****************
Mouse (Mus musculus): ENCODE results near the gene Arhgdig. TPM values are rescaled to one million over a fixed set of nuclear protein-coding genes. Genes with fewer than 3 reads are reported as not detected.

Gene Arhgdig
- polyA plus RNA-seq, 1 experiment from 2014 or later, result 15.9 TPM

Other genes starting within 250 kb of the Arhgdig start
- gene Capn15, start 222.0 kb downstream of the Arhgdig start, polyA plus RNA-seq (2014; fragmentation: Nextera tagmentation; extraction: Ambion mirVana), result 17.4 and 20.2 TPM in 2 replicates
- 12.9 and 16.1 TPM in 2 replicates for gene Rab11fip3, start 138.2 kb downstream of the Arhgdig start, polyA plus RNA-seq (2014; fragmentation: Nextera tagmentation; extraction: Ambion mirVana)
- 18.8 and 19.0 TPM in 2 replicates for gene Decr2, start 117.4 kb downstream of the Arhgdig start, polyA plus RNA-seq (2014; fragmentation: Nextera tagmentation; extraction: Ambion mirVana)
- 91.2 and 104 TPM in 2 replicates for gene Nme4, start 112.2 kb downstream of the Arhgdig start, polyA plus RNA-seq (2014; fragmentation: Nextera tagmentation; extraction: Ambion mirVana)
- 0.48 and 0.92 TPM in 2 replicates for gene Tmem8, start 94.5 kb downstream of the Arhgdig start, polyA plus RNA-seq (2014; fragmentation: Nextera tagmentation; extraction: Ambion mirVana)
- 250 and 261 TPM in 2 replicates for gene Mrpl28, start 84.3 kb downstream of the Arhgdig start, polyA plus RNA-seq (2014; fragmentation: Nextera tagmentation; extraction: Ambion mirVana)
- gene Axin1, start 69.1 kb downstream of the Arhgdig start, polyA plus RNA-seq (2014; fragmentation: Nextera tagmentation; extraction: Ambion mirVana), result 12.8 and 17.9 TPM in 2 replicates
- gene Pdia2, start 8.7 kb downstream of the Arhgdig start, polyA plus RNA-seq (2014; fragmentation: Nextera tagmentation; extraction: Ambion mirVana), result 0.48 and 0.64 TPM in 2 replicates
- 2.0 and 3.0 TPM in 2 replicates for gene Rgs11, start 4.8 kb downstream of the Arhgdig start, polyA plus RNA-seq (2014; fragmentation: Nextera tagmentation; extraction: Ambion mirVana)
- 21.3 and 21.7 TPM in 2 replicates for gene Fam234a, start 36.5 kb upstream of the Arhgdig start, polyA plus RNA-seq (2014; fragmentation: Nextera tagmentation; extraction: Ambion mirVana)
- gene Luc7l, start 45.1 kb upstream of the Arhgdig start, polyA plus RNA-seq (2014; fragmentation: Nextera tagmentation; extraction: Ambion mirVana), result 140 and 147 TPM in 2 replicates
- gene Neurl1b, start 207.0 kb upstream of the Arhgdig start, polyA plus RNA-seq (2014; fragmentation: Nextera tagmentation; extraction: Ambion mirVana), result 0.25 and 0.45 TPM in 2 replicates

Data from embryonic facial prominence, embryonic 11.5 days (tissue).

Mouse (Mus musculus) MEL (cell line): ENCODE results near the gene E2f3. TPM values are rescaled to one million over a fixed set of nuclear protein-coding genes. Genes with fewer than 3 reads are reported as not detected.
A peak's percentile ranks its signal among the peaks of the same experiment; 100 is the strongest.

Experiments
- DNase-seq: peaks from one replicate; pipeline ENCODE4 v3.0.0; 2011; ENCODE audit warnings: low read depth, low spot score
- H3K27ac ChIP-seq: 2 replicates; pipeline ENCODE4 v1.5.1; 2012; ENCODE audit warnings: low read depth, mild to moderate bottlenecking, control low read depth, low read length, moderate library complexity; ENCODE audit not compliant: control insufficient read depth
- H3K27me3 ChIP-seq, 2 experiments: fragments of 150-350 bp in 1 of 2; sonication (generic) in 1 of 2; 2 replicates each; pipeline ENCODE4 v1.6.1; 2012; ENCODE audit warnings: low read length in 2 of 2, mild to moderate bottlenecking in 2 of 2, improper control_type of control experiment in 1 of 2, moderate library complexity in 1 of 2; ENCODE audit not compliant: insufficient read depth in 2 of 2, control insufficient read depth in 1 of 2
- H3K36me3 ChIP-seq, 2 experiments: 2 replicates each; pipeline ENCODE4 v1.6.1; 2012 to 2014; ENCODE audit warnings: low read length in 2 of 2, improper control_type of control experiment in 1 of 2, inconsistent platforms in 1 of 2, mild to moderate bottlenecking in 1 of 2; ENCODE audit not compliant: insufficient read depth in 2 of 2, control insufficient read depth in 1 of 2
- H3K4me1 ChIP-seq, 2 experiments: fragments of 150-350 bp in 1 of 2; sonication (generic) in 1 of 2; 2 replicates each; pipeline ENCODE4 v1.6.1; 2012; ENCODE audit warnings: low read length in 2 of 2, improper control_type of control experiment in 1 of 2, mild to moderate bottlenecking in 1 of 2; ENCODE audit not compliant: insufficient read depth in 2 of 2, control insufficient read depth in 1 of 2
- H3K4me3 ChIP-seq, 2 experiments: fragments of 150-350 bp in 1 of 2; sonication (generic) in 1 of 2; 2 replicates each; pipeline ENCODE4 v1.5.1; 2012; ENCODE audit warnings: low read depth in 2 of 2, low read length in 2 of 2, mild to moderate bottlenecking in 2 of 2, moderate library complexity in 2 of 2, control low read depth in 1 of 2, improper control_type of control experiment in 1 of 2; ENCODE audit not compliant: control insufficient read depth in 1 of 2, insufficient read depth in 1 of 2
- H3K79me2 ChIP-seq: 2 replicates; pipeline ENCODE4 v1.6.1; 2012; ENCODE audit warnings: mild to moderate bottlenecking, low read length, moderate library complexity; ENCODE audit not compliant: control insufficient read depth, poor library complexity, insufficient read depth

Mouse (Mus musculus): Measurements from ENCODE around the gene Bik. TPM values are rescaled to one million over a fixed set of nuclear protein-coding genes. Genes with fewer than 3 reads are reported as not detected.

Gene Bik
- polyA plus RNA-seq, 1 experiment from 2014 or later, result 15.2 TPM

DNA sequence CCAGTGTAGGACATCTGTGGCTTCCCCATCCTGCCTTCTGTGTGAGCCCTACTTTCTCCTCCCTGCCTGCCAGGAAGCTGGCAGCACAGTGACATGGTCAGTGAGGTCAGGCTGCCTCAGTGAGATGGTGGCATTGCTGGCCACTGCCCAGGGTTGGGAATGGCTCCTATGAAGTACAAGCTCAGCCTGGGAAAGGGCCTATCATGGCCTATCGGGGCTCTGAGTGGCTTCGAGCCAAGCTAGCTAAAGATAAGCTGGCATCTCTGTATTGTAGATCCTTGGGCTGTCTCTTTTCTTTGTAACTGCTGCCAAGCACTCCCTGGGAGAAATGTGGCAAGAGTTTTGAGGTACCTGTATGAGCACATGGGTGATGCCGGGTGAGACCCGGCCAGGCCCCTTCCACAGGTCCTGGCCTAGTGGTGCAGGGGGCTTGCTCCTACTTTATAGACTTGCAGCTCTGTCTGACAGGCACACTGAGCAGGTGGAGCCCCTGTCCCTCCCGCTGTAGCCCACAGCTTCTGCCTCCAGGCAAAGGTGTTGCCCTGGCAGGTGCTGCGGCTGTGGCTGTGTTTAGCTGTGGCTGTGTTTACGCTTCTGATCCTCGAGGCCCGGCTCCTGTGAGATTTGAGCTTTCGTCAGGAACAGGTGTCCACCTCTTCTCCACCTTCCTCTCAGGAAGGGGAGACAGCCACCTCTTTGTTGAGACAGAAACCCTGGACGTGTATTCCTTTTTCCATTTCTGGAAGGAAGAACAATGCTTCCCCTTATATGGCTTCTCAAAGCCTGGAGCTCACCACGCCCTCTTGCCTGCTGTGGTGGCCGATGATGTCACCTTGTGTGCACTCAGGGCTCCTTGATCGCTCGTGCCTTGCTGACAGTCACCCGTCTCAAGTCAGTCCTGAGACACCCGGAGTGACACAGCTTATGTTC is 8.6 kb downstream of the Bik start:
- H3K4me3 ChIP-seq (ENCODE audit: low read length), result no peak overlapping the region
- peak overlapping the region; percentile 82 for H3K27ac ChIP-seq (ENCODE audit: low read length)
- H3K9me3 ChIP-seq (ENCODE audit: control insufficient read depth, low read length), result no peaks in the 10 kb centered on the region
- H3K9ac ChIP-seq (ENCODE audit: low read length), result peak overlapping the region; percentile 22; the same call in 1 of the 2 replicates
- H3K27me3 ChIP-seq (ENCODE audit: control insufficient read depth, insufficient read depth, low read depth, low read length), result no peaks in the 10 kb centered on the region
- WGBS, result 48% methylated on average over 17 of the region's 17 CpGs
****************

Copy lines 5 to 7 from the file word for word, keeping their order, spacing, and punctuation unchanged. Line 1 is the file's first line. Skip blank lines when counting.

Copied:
- gene Capn15, start 222.0 kb downstream of the Arhgdig start, polyA plus RNA-seq (2014; fragmentation: Nextera tagmentation; extraction: Ambion mirVana), result 17.4 and 20.2 TPM in 2 replicates
- 12.9 and 16.1 TPM in 2 replicates for gene Rab11fip3, start 138.2 kb downstream of the Arhgdig start, polyA plus RNA-seq (2014; fragmentation: Nextera tagmentation; extraction: Ambion mirVana)
- 18.8 and 19.0 TPM in 2 replicates for gene Decr2, start 117.4 kb downstream of the Arhgdig start, polyA plus RNA-seq (2014; fragmentation: Nextera tagmentation; extraction: Ambion mirVana)